It doesn’t include ALL the  different social media websites, like Google+, in the main article but have a look in the comments where  Google+ is discussed and all the websites are compared.

SEO for Authors: Naming Yourself

Something to seriously think about if you plan to be a professional writer.


Alicia K. Anderson

What should I call my blog?

What should my Twitter handle be?
Should I use a pseudonym? How will I choose it?
Should I be First Name + Last Name? First intial + Middle name?
What’s in a name?

Here’s your marketing take away killer blurb line:
Your presence online serves for readers to be able to find you. People look for books by Author Name more often than via any other kind of search.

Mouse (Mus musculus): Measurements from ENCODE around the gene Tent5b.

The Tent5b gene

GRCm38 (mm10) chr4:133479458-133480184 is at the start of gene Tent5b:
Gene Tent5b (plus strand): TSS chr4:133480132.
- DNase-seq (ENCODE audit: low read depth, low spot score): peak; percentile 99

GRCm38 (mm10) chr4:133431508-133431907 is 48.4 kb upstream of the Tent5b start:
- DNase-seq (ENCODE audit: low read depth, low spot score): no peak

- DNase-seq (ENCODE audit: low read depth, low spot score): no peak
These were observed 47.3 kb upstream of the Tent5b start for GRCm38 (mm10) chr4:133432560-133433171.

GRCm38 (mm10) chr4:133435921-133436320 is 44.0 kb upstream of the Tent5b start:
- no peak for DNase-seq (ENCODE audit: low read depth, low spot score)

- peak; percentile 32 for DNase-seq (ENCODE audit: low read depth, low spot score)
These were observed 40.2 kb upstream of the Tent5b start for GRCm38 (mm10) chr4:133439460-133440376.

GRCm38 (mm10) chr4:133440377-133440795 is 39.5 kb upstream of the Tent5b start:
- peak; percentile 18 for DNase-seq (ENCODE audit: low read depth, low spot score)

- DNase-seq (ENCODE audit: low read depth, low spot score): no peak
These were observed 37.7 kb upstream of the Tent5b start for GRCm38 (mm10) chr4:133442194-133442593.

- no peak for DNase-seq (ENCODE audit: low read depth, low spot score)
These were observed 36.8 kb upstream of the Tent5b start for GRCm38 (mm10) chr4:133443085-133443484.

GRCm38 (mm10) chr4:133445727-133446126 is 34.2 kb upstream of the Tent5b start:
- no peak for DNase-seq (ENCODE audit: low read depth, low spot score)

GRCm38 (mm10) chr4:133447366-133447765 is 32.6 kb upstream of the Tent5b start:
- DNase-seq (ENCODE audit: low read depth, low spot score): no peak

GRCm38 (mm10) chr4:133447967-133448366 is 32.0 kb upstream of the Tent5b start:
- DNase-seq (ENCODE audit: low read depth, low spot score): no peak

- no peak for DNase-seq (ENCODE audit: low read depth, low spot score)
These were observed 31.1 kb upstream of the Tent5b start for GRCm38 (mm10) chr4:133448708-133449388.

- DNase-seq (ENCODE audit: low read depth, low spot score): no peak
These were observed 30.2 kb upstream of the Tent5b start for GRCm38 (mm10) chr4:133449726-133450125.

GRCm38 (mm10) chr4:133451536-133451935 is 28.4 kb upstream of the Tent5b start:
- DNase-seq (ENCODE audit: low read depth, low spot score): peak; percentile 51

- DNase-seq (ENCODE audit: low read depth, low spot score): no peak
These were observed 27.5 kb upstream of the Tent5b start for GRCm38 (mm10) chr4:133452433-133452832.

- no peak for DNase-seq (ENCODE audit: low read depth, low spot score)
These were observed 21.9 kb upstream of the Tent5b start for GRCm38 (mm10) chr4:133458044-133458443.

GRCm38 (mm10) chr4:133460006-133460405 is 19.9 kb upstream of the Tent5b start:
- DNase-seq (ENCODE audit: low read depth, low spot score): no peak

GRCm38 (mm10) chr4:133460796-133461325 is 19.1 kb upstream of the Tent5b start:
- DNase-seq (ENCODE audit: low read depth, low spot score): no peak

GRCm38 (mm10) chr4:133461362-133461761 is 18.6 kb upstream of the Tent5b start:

If it’s not too late for you, use your chosen author name for your website, for your twitter handle, for everything you possibly can.  (Including Pinterest, Facebook, Google Plus – all of them. And I don’t care if you don’t use it. Grab your chosen name as soon as you can and park it. Just OWN it.)  When a reader Googles you, your name, your face, your website should show up in search…

View original post 544 more words

#SherlockLives Series 3 Trailer

It seems the BBC is trying to kill us all with feels as right after the Doctor Who 50th Anniversary Special finished, they released this trailer:

As well as the trailer, Dr John Watson has started blogging again. Have a look at his latest entry here. He says he is writing up case notes from old cases and there appears to be someone named Mary writing in the comments section.


Book Review: Imagine My Surprise… Unpublished Letters to The Daily Telegraph, Edited by Iain Hollingshead

Yep, sorry, next to no posts because, again, life is getting in the way. I doubt this review will be long.